I was thinking lately about changing the oil in an old Chevy, back when I was a kid. In those days the older cars used non-detergent oil. I don’t even think you can buy that anymore. Sometime in the 60’s, I guess, they switched over to oil with detergents added to it so your engine would stay clean inside. Sort of a self-cleaning deal. Anyway, if you changed the oil on your old ’49 Chevy 216 cubic inch straight six, and you put detergent oil in it, after a short time of driving it you’d start to hear the tappets clicking real loud. That’s because the oil feeder tube that sent oil up to them would get clogged up with all the crud that was being cleaned off the inside of the engine by the detergent oil.
So, normally you’d just put non-detergent oil in it and forget about it. But if you really wanted to change an old engine over to detergent oil, which was a good thing, I guess, well then you’d have to change your oil a few times, and here’s how you’d do it:
First, you had to buy enough oil for 3 oil changes, all at once. And you’d have to buy 3 filters, too. Along with that, you’d need a couple of quarts of diesel fuel. Some people even used kerosene, although I never did.
The first oil change involved (in the case of the Chevy six) putting in 4 quarts of regular detergent 30 weight oil, and adding a quart of diesel fuel to it (or kerosene if you were brave), and changing the oil filter. If you couldn’t find diesel fuel or kerosene, a quart of automatic transmission fluid would work. You’d fire up the car and drive it around for a half hour or so…maybe go to the store and back, or something. Just enough to warm the engine up and let the diesel do its work. Then you’d come home and change the oil again while the engine was still warm, this time just putting in 5 quarts of regular 30 weight detergent oil, and changing the filter again. Sometimes it was amazing how much crud came out of the engine, just in that first half hour of running it. If it was exceptionally cruddy (and most of them were…), you’d use 4 quarts of oil and the quart of diesel again, and run the car for another half hour or so. Then you’d change the oil and filter yet again, this time with just 5 quarts of detergent oil.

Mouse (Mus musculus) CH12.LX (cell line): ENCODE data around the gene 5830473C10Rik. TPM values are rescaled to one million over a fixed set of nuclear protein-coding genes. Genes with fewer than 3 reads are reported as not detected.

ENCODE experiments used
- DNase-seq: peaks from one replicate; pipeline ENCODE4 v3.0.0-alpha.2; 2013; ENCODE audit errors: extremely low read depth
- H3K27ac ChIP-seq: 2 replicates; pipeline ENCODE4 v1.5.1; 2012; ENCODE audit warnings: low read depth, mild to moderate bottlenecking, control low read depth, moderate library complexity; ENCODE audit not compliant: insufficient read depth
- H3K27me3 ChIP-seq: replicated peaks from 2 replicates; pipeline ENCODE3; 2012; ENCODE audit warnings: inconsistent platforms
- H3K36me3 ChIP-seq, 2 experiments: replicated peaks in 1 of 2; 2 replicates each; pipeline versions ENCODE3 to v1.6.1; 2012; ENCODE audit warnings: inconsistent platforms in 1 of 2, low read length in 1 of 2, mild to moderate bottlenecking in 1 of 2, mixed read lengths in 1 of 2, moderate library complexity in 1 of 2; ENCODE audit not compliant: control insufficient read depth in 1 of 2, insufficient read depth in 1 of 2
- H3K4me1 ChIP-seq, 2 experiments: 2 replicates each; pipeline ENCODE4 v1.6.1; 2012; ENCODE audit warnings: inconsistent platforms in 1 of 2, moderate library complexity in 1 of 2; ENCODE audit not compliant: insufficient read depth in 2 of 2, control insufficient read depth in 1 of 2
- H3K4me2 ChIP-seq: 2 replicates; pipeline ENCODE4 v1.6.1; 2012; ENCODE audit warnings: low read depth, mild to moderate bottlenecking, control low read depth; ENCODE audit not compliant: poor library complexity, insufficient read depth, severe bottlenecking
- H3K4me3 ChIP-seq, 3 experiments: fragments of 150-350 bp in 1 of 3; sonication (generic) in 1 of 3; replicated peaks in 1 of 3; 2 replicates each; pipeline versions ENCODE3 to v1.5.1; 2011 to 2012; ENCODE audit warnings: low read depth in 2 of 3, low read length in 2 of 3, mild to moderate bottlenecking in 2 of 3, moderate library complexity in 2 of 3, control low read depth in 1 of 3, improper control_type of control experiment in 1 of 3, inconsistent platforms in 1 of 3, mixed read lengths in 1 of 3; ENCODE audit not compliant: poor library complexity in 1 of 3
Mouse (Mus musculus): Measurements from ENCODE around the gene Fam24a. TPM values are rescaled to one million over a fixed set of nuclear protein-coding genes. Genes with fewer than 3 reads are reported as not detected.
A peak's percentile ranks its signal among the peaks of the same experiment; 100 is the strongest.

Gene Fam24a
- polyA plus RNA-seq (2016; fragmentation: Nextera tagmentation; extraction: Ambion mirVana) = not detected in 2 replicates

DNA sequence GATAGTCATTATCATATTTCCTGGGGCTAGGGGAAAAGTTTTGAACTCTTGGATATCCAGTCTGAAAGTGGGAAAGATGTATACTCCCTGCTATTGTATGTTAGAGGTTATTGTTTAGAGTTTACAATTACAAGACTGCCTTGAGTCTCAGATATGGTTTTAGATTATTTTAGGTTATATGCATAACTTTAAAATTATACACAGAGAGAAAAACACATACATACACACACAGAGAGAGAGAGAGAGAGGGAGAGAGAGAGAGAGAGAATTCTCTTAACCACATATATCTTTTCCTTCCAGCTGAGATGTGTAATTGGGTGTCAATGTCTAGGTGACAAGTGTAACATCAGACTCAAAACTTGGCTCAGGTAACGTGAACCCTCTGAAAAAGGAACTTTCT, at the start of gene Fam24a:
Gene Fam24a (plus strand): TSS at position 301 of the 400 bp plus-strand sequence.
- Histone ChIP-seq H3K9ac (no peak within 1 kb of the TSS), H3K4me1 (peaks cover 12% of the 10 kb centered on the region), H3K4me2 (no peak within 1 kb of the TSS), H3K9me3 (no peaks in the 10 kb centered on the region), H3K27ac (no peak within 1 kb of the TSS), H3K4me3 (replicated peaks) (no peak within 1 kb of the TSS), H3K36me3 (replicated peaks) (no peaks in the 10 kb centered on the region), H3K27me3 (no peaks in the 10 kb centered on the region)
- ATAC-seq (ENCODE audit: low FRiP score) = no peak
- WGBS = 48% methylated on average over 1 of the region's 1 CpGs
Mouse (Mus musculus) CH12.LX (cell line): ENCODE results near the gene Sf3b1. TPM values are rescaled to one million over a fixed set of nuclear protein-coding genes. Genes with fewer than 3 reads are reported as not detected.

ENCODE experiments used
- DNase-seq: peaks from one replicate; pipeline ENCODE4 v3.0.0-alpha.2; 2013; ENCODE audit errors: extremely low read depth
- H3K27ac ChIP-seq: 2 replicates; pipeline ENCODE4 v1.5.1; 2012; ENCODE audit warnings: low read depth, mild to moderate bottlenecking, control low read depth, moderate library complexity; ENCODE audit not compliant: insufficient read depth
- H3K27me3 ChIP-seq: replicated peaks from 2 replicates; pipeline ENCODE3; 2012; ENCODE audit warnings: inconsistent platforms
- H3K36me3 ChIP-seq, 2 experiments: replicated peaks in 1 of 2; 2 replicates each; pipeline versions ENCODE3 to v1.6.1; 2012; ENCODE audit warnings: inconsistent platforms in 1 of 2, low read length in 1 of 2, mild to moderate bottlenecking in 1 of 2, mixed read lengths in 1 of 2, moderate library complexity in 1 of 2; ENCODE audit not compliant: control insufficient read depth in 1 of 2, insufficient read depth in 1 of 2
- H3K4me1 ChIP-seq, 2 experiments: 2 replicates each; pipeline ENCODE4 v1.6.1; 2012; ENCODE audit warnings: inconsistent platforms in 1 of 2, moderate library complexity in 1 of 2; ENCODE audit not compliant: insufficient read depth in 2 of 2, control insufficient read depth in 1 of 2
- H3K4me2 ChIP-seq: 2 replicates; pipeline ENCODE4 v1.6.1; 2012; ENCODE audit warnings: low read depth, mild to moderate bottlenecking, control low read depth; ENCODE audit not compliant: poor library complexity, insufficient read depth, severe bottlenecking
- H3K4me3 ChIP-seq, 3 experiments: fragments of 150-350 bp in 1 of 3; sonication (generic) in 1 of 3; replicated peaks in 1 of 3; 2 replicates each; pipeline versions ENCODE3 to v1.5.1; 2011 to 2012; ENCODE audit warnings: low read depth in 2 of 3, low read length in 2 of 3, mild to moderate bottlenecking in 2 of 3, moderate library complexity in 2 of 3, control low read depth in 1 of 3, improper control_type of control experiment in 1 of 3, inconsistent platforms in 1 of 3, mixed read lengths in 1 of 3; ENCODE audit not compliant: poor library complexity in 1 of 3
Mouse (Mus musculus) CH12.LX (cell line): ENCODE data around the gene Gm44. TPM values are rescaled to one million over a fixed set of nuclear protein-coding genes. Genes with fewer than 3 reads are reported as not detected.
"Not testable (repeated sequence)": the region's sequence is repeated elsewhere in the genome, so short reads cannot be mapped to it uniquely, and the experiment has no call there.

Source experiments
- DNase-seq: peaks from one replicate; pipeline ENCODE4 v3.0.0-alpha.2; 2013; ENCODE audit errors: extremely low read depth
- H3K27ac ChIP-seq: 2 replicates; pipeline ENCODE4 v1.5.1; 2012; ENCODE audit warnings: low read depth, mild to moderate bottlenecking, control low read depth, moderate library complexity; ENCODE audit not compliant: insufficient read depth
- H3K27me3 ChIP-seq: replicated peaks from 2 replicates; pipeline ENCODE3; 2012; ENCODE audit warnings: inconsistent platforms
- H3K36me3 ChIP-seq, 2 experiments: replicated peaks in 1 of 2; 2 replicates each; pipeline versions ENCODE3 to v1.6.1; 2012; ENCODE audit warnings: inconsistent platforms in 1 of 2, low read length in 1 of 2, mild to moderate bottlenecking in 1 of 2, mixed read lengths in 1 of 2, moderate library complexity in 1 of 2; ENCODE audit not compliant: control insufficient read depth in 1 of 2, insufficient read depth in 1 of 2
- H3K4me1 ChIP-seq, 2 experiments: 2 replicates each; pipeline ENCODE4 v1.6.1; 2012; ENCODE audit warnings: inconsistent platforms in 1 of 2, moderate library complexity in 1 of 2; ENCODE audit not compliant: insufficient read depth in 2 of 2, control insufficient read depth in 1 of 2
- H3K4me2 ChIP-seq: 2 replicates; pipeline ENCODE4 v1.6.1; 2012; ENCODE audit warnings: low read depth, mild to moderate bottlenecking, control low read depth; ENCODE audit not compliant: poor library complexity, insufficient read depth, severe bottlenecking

So, now you had detergent oil in your old engine, but it still wasn’t completely clean yet. You’d drive the car around for a week or so, until you had the time to change the oil again. Same deal. You’d drain the old oil while the engine was still warm and the oil was thinner and would carry out more of the crud. Then you’d put in 5 more quarts of detergent oil and another new oil filter. At this point, I would just resume normal oil changes, although it wouldn’t have hurt to do another oil change a week later.
It seems so far away now, the times when we used to buy reclaimed oil from the gas station, and have to ask if it was detergent or non-detergent. The reclaimed oil was just reused oil from oil changes the gas station would do on cars, and then they’d pour the old oil into a drum, through a filter of sorts. It was really cheap, I think about 5 or 10 cents a quart, compared with new oil that was probably 30 cents a quart.
Gasoline was about 19 cents a gallon then. We could fill up an old Ford woody with gas for about 2 bucks, fill up the back with surfboards, and head to the beach.